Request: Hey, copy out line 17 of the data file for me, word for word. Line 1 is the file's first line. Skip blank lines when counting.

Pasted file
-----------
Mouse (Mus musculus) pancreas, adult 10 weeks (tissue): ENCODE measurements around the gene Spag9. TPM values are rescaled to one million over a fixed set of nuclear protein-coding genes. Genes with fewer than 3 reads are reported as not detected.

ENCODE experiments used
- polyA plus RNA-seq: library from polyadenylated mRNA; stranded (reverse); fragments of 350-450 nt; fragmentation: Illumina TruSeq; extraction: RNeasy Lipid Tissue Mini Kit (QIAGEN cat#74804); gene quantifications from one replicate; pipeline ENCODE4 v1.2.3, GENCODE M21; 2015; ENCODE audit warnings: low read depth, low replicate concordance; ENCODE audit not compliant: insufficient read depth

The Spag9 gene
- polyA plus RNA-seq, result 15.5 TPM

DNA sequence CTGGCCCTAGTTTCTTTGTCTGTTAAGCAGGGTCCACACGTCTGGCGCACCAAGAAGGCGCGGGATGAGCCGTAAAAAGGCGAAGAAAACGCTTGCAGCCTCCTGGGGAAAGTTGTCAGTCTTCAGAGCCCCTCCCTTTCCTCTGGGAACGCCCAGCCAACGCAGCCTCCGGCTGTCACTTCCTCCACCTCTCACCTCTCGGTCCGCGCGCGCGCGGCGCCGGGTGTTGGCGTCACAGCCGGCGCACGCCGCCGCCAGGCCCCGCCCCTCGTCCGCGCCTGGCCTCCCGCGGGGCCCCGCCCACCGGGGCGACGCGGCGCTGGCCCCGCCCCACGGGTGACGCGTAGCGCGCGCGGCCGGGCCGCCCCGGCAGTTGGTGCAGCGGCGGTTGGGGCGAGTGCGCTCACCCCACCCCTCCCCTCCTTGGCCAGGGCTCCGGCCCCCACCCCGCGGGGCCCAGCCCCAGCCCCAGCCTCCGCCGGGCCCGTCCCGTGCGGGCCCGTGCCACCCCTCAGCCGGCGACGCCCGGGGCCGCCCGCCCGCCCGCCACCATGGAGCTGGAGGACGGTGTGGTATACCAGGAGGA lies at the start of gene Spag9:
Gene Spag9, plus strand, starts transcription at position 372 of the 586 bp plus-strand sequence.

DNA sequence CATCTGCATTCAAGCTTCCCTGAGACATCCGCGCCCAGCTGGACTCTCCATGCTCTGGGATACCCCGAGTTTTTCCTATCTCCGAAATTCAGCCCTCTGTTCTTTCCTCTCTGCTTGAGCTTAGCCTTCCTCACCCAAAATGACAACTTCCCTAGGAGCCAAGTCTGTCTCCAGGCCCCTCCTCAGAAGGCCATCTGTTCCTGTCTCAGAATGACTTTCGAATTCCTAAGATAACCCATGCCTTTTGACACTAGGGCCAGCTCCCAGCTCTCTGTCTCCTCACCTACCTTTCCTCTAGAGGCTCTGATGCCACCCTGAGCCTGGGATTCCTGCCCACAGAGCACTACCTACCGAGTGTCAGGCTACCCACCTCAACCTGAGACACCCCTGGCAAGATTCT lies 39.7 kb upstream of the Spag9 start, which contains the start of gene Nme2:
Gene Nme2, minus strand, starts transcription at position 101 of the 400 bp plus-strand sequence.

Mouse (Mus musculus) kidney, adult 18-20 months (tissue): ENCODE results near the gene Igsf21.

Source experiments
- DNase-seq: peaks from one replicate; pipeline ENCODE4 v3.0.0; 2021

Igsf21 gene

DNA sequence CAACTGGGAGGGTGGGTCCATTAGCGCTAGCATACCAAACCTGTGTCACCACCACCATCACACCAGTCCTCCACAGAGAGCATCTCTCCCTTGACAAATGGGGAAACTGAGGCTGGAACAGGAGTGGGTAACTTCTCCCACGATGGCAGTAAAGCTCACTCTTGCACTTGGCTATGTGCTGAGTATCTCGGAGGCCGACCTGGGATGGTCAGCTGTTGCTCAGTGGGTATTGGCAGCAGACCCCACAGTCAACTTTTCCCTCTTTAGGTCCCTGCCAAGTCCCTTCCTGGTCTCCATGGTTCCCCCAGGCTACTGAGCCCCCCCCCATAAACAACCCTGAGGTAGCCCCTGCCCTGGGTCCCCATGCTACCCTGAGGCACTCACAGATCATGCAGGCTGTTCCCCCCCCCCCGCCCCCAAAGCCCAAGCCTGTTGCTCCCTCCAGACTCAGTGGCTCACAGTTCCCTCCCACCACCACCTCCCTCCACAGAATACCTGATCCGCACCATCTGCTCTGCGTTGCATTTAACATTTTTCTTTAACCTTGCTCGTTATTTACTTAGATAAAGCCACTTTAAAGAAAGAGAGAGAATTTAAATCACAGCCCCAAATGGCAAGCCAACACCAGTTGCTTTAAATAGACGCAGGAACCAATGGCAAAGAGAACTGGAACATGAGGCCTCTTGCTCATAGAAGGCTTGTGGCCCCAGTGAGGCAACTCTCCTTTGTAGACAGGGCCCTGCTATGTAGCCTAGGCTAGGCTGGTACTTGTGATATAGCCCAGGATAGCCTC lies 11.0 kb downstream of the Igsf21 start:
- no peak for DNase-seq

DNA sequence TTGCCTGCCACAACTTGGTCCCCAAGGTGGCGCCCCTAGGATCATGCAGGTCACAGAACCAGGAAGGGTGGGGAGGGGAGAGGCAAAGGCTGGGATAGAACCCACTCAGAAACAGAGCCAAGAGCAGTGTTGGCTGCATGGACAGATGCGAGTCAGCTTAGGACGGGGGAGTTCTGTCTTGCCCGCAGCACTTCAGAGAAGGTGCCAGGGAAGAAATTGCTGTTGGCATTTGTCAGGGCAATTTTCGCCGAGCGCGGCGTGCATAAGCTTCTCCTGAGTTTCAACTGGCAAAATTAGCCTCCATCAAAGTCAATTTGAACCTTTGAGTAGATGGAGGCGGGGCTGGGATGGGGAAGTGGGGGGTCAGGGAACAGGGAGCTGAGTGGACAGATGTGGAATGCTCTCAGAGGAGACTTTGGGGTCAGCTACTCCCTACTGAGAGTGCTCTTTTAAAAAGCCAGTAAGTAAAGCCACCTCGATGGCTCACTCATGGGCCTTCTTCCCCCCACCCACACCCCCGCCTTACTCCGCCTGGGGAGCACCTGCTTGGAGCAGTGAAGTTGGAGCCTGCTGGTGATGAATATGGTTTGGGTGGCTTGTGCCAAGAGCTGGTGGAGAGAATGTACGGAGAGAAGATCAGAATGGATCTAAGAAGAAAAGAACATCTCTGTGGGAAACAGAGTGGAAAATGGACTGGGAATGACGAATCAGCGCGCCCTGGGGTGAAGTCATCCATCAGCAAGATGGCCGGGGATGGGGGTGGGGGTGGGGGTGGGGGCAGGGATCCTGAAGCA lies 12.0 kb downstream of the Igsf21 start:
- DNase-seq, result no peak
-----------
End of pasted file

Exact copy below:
- DNase-seq, result no peak